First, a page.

Two industries have driven employment growth in Bulgaria since the country's economy started to recover from the 2008-2009 crisis - manufacturing and IT
Inside manufacturing itself a lot has been going on, with employment growing at a faster pace in some sectors, while in others - more dependent on cheap labor - it has been shrinking. However, middle-skilled workers who are highly convertible between manufacturing sectors have remained the main segment of labor demand. Thus, the general wage trends in manufacturing are valid for any of the industry's sectors.
Growing wages in manufacturing are driven by increased labor demand by multinational companies which expand their production activities in the country. Some have chosen to remain and expand in the same region, while others are building their second or even third production sites at locations different from their entry point. Average wages in manufacturing have been growing faster than the average for the economy, by some 6.7% per annum over a 5-year period. In some of the biggest regional labor markets that growth rate has been considerably higher (Plovdiv region - 7.9%, Sofia region - 7.4%). The gap between Sofia, where the wages are the highest, and other regions has begun to shrink and wages in Varna now are just 15.6% lower than those in Sofia.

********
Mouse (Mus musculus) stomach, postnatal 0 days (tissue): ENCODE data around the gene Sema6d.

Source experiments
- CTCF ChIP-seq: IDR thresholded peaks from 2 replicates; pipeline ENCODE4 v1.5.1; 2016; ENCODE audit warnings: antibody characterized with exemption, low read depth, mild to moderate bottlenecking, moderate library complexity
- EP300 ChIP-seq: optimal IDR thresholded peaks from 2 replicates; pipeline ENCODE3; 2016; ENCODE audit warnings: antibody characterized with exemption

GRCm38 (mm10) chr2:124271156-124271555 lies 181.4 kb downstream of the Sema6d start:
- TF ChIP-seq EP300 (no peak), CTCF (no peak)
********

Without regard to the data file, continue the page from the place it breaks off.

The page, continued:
In the next five years, some smaller regional markets might be worth exploring. For example, Gabrovo in northern of Bulgaria has a high concentration of more productive engineering and technical jobs, which is reflected in the relatively high salaries for the sector. In southern Bulgaria, Haskovo will be a potential candidate to attract new investments in projects that rely on a more accessible labor pool - wage growth might be accelerating but salaries there are still 20% lower than those in neighboring Plovdiv.